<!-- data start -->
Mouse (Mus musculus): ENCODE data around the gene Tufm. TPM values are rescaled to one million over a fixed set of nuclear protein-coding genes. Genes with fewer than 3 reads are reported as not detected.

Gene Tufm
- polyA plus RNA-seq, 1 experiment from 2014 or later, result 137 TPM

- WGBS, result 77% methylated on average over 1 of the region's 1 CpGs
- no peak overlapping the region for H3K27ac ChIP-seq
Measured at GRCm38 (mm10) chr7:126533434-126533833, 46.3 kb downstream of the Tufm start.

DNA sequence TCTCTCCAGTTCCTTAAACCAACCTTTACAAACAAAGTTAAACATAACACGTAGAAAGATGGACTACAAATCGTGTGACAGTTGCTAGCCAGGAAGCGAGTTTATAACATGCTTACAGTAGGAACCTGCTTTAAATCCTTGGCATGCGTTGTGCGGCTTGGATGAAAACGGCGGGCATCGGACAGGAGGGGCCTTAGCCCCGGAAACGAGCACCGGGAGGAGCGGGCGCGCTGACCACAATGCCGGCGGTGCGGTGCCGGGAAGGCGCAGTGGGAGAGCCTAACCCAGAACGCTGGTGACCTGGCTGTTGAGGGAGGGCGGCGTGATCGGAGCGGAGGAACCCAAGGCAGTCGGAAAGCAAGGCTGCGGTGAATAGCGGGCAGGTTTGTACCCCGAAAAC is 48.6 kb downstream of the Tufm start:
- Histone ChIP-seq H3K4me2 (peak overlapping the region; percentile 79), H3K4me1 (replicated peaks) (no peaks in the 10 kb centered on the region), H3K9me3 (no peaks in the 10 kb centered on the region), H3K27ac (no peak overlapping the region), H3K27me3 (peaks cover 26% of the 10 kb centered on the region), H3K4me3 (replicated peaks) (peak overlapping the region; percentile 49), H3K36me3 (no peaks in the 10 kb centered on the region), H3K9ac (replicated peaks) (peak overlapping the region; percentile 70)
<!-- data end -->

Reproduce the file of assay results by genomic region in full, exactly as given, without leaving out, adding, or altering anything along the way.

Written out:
Mouse (Mus musculus): ENCODE data around the gene Tufm. TPM values are rescaled to one million over a fixed set of nuclear protein-coding genes. Genes with fewer than 3 reads are reported as not detected.

Gene Tufm
- polyA plus RNA-seq, 1 experiment from 2014 or later, result 137 TPM

- WGBS, result 77% methylated on average over 1 of the region's 1 CpGs
- no peak overlapping the region for H3K27ac ChIP-seq
Measured at GRCm38 (mm10) chr7:126533434-126533833, 46.3 kb downstream of the Tufm start.

DNA sequence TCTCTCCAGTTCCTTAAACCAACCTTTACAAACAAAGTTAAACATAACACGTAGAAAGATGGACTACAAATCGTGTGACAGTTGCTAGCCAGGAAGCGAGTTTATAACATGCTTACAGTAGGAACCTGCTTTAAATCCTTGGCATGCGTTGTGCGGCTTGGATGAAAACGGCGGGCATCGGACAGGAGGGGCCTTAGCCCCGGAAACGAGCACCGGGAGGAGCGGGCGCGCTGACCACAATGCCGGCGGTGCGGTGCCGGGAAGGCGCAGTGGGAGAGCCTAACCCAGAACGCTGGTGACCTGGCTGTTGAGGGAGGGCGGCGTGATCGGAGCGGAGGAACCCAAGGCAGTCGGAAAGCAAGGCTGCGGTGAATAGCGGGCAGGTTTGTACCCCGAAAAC is 48.6 kb downstream of the Tufm start:
- Histone ChIP-seq H3K4me2 (peak overlapping the region; percentile 79), H3K4me1 (replicated peaks) (no peaks in the 10 kb centered on the region), H3K9me3 (no peaks in the 10 kb centered on the region), H3K27ac (no peak overlapping the region), H3K27me3 (peaks cover 26% of the 10 kb centered on the region), H3K4me3 (replicated peaks) (peak overlapping the region; percentile 49), H3K36me3 (no peaks in the 10 kb centered on the region), H3K9ac (replicated peaks) (peak overlapping the region; percentile 70)